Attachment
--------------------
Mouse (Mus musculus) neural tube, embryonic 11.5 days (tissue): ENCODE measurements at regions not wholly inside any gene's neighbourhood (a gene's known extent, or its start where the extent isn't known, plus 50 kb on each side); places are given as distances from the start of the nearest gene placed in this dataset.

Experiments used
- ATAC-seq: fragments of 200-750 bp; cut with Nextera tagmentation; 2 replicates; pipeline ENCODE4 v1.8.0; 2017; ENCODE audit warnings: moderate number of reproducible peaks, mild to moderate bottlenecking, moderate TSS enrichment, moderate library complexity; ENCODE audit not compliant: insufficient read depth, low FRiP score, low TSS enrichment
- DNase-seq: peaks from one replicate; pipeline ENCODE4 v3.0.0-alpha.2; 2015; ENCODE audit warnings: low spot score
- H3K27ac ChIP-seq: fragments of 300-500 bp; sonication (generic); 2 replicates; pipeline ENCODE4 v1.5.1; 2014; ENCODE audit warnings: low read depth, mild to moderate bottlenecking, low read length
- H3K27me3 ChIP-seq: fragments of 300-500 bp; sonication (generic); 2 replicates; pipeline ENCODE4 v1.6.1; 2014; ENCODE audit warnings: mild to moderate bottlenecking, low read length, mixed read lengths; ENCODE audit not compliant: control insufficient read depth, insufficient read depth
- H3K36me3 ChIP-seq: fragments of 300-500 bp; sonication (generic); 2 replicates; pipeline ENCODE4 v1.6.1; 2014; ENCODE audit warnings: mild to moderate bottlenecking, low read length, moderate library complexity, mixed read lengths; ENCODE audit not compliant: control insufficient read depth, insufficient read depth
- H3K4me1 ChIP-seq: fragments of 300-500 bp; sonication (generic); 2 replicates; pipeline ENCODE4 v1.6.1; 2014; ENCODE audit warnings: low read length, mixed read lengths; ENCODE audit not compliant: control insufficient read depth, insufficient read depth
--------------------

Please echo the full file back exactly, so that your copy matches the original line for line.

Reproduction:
Mouse (Mus musculus) neural tube, embryonic 11.5 days (tissue): ENCODE measurements at regions not wholly inside any gene's neighbourhood (a gene's known extent, or its start where the extent isn't known, plus 50 kb on each side); places are given as distances from the start of the nearest gene placed in this dataset.

Experiments used
- ATAC-seq: fragments of 200-750 bp; cut with Nextera tagmentation; 2 replicates; pipeline ENCODE4 v1.8.0; 2017; ENCODE audit warnings: moderate number of reproducible peaks, mild to moderate bottlenecking, moderate TSS enrichment, moderate library complexity; ENCODE audit not compliant: insufficient read depth, low FRiP score, low TSS enrichment
- DNase-seq: peaks from one replicate; pipeline ENCODE4 v3.0.0-alpha.2; 2015; ENCODE audit warnings: low spot score
- H3K27ac ChIP-seq: fragments of 300-500 bp; sonication (generic); 2 replicates; pipeline ENCODE4 v1.5.1; 2014; ENCODE audit warnings: low read depth, mild to moderate bottlenecking, low read length
- H3K27me3 ChIP-seq: fragments of 300-500 bp; sonication (generic); 2 replicates; pipeline ENCODE4 v1.6.1; 2014; ENCODE audit warnings: mild to moderate bottlenecking, low read length, mixed read lengths; ENCODE audit not compliant: control insufficient read depth, insufficient read depth
- H3K36me3 ChIP-seq: fragments of 300-500 bp; sonication (generic); 2 replicates; pipeline ENCODE4 v1.6.1; 2014; ENCODE audit warnings: mild to moderate bottlenecking, low read length, moderate library complexity, mixed read lengths; ENCODE audit not compliant: control insufficient read depth, insufficient read depth
- H3K4me1 ChIP-seq: fragments of 300-500 bp; sonication (generic); 2 replicates; pipeline ENCODE4 v1.6.1; 2014; ENCODE audit warnings: low read length, mixed read lengths; ENCODE audit not compliant: control insufficient read depth, insufficient read depth